Latin American E-Commerce Market Faces Hurdles
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The expected $8.3 billion e-commerce market in Latin America is not without barriers to success, according to research by Jupiter Communications.
Among the obstacles that companies must overcome to achieve success in the Latin American market are low credit card adoption and poor product fulfillment infrastructure, Jupiter's research found.
"The growth we expect through 2005 is not just there for the taking," said Lucas Graves, analyst for Jupiter's Latin America practice. "Businesses that succeed in capturing those dollars will be those that apply innovative solutions to the barriers present in Latin America's online markets."
These barriers mask unexpected opportunities, and sometimes open the door to technologies and platforms that never reached their potential in more established Internet markets.
Similarly, the barrier of low credit card ownership across the region creates an opportunity for banks and other financial institutions to facilitate Internet commerce, which is a trend now beginning to emerge.
"First mover advantage and fast follower strategies won't be enough here; explosive growth forecasts act as a powerful magnet drawing many U.S., European, and Latin businesses to this young Internet economy," Graves said. "But so far too many companies are simply trying to replicate every business model dreamed up in the U.S. over last five years."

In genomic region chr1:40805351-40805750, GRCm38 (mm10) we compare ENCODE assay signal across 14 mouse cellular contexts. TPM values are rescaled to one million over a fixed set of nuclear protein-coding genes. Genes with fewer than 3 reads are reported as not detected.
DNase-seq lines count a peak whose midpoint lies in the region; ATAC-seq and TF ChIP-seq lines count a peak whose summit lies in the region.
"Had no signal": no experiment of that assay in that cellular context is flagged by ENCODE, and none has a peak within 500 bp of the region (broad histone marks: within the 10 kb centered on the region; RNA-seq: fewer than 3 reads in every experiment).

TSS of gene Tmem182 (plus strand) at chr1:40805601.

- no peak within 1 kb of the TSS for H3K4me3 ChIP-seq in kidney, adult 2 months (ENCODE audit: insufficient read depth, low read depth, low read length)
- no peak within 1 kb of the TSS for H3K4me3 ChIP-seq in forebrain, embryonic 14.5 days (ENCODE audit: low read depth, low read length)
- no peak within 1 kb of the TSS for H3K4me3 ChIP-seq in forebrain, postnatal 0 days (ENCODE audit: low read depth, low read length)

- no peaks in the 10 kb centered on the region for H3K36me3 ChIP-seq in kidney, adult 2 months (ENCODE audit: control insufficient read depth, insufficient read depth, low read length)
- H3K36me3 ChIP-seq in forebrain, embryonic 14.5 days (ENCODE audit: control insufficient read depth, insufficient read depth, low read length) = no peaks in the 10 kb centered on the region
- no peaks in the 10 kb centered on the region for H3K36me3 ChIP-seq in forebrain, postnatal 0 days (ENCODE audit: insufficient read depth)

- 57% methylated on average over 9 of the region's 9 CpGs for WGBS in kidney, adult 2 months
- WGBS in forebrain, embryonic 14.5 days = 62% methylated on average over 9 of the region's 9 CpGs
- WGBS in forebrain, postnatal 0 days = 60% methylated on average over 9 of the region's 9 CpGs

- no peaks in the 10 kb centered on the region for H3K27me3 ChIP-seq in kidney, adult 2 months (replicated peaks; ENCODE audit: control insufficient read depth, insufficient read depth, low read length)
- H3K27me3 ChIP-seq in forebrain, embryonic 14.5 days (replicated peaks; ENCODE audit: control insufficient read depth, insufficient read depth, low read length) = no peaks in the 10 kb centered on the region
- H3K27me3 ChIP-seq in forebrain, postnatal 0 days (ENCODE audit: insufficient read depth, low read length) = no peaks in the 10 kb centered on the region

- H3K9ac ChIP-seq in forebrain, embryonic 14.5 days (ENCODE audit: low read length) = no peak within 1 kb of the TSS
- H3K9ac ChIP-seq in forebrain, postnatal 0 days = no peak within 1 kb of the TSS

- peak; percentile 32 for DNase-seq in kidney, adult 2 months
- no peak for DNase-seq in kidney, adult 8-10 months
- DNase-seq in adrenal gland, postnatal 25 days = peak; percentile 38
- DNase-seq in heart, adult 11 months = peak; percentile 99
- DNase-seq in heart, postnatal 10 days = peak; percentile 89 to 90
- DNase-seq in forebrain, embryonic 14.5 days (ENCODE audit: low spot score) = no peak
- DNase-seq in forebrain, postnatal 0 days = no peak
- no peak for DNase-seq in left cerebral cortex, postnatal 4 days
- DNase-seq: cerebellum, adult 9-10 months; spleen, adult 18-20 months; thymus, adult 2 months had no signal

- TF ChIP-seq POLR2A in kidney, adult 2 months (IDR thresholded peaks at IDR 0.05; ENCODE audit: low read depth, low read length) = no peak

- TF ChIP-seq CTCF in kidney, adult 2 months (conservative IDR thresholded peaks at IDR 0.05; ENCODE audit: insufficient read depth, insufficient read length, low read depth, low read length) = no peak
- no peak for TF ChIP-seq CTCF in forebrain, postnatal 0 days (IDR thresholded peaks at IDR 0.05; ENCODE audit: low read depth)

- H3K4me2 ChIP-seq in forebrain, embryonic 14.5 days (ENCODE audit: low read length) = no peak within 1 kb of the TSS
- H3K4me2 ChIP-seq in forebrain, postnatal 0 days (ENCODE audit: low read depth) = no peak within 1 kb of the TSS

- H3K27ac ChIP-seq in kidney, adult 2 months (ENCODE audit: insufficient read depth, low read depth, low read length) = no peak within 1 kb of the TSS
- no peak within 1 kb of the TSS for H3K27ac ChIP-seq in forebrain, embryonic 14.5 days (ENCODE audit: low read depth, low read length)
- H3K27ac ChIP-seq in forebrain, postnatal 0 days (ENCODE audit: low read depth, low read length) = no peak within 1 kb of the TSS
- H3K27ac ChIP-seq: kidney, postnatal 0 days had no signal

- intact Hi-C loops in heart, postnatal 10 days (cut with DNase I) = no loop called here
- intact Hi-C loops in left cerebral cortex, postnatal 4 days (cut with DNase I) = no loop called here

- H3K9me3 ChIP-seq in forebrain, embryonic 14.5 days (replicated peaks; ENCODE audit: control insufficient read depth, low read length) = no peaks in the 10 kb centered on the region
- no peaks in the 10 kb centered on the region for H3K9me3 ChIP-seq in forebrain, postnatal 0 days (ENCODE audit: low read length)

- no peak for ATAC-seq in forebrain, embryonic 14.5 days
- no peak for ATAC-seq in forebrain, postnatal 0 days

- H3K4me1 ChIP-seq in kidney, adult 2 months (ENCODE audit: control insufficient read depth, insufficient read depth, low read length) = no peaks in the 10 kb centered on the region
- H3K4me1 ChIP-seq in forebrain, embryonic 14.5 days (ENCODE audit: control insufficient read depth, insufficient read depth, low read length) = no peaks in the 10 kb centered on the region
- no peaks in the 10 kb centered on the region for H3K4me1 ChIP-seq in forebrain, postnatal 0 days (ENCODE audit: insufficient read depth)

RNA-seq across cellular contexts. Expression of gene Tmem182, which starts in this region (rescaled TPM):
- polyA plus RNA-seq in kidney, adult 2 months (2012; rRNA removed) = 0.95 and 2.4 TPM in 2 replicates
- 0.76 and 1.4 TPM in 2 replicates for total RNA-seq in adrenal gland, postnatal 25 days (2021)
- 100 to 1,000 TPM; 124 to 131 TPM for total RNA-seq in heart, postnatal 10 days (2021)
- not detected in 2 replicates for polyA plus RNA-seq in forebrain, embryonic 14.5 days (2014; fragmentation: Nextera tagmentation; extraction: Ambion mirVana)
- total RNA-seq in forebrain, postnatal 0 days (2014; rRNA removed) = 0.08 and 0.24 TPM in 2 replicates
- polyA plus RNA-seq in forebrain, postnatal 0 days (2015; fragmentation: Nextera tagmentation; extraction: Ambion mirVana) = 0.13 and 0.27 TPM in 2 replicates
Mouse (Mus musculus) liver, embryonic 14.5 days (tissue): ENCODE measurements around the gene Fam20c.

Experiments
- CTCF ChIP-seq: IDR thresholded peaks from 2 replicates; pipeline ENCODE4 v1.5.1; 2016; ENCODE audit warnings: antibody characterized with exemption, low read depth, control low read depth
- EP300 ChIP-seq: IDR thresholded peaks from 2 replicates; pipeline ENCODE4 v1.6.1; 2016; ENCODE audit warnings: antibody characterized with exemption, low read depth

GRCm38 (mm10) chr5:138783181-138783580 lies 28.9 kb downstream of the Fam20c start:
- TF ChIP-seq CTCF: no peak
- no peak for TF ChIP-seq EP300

Meanwhile, a poor delivery infrastructure in Latin America will reward online businesses that devise creative workarounds, such as piggybacking Internet commerce on existing retail outlets.
Jupiter's research on Latin America shows that the online population will continue to grow at a rapid rate, with the majority of the estimated 66 million online users within Latin America concentrated in Brazil, Mexico, and Argentina.
Of those online users, approximately 34 percent will become online shoppers by 2005, up from 13 percent in 1999, with the purchase of online travel, personal computers, and groceries leading the way.
However, online penetration within the region will remain low, reaching a projected 12 percent of the population by 2005, highlighting the numerous challenges and opportunities that this market presents.
(millions of dollars)